Nags Head Outer Banks Adventure
Looking for pirates, shipwrecks, massive sand dunes, lighthouses, and, oh, by-the-way, just a little bit of history that changed the world? It's all in an hour drive from a beachfront basecamp on the Cape Hatteras National Seashore.
The little spit of land that protects the North Carolina mainland from the torrents of the Atlantic is known locally as the OBX --- Outer Banks. Not more than a few hundred feet wide in some places, it's a wonder that it is still there and habitable given how many forces of nature are constantly bearing down on her.
What would the world be, once bereft
Of wet and wildness? Let them be left,
O let them be left, wildness and wet,
Long live the weeds and the wildness yet.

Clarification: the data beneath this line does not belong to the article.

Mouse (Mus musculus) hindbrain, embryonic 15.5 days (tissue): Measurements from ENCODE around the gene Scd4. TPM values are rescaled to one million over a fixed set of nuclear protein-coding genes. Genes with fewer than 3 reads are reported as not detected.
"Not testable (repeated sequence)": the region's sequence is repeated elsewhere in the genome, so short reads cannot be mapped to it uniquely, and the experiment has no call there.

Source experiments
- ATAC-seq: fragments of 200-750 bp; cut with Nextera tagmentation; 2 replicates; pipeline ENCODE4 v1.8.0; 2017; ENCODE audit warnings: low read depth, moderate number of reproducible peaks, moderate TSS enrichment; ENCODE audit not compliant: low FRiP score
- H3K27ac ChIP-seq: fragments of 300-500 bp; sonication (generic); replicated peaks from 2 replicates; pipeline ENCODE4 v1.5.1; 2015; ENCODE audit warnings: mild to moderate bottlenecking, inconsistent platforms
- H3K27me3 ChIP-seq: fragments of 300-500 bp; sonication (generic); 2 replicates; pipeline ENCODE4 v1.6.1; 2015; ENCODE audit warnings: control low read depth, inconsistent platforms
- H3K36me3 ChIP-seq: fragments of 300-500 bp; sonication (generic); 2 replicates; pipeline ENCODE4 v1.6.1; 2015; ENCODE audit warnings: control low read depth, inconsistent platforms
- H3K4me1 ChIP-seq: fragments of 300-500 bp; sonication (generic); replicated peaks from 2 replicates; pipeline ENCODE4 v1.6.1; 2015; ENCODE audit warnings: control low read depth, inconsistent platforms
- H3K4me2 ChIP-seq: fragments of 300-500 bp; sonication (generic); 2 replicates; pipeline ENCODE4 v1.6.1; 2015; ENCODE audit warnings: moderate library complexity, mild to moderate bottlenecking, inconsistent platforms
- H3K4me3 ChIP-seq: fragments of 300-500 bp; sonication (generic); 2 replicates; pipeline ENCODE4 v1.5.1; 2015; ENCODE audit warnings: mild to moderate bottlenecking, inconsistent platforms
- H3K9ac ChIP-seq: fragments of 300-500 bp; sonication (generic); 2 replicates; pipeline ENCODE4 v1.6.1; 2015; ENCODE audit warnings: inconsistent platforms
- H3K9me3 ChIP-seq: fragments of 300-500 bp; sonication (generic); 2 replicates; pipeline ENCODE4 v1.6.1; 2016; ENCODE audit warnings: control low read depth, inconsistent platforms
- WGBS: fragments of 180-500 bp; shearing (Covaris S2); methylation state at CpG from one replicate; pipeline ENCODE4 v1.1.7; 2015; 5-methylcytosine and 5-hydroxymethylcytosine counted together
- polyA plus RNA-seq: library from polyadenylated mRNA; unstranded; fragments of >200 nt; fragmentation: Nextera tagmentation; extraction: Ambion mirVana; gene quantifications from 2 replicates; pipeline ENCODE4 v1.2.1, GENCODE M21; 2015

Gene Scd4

~Gerard Manley Hopkins
Oregon Inlet Campground
What the campsite at Oregon Inlet Campground lacks in privacy, it more than makes up for in convenience to some prime attractions – both natural and historical – and access to the Atlantic. If coastal fishing is part of a great holiday, then you may never have reason to leave camp. A short hike through the dunes is all that stands between you and the migratory fishing waters of the Atlantic Gulf Stream.
Camping at the Outer Banks is often a challenge in both the rapidly changing weather and the relentless wind that comes off the Atlantic. Have a good plan for tethering down your tent and a well-practiced one before you attempt setting up in 20-30 mph wind. It's best to use all the tie-downs that your tent has available as the wind can shift from hour to hour. Also, don't leave anything out overnight --- it may be in the next county by the time you wake in the morning.
Three loops with a tent-only loop (Loop A). Non-site specific reservations mean that early arrivals get the best selection.